Don’t let anything stop you from having your say

voterLocal elections are taking place across parts of England and Wales on Thursday 2 May. The Electoral Commission, the independent elections watchdog, and Scope, the disability charity, are encouraging people with disabilities (and those who work with them) to take a few minutes to make sure they can vote.

“Everyone should be able to have their say on the issues that affect their everyday lives,” says Samantha Mills, the Commission’s Head of Campaigns.  “We don’t want anyone to be put off because they think the process might be difficult.  A lot of improvements have been made over the years to make voting accessible.”

Marc Bush, Head of Research and Public Policy at disability charity Scope, said: “At a time of sweeping changes to welfare support and vast cuts to services used and relied on by disabled people and their families we would urge everyone to take the steps they need, to ensure they are able to vote in the May elections. This is a crucial opportunity for disabled people to ensure their voices are heard in the upcoming elections on issues that will have huge implications on their lives.”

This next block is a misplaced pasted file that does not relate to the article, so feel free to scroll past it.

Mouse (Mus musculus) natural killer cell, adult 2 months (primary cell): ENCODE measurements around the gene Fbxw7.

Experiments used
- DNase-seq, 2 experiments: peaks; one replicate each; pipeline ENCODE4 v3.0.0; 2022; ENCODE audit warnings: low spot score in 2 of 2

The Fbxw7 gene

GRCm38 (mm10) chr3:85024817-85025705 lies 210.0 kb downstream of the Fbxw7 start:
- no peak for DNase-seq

Anyone can apply to vote by post or by proxy (where someone they trust casts their vote for them).  Applying is straightforward and forms can be printed off from needs to be done by 17 April for postal votes or 24 April for proxy applications. People can also register to vote if they have not already done so – registration forms can be found on the same website.

If voting by post, people need to provide a signature and date of birth when they apply and again when they vote. These need to match for the vote to be valid, which may mean voting by post may be unsuitable for some people.

Voting in person at a polling station should be straightforward. Polling station staff will provide tactile voting templates and large print ballot papers.  There are booths at wheelchair height and voters can bring a companion to assist. The polling station’s Presiding Officer can help.

“It’s your vote, don’t lose your chance to use it,” urges Mills.

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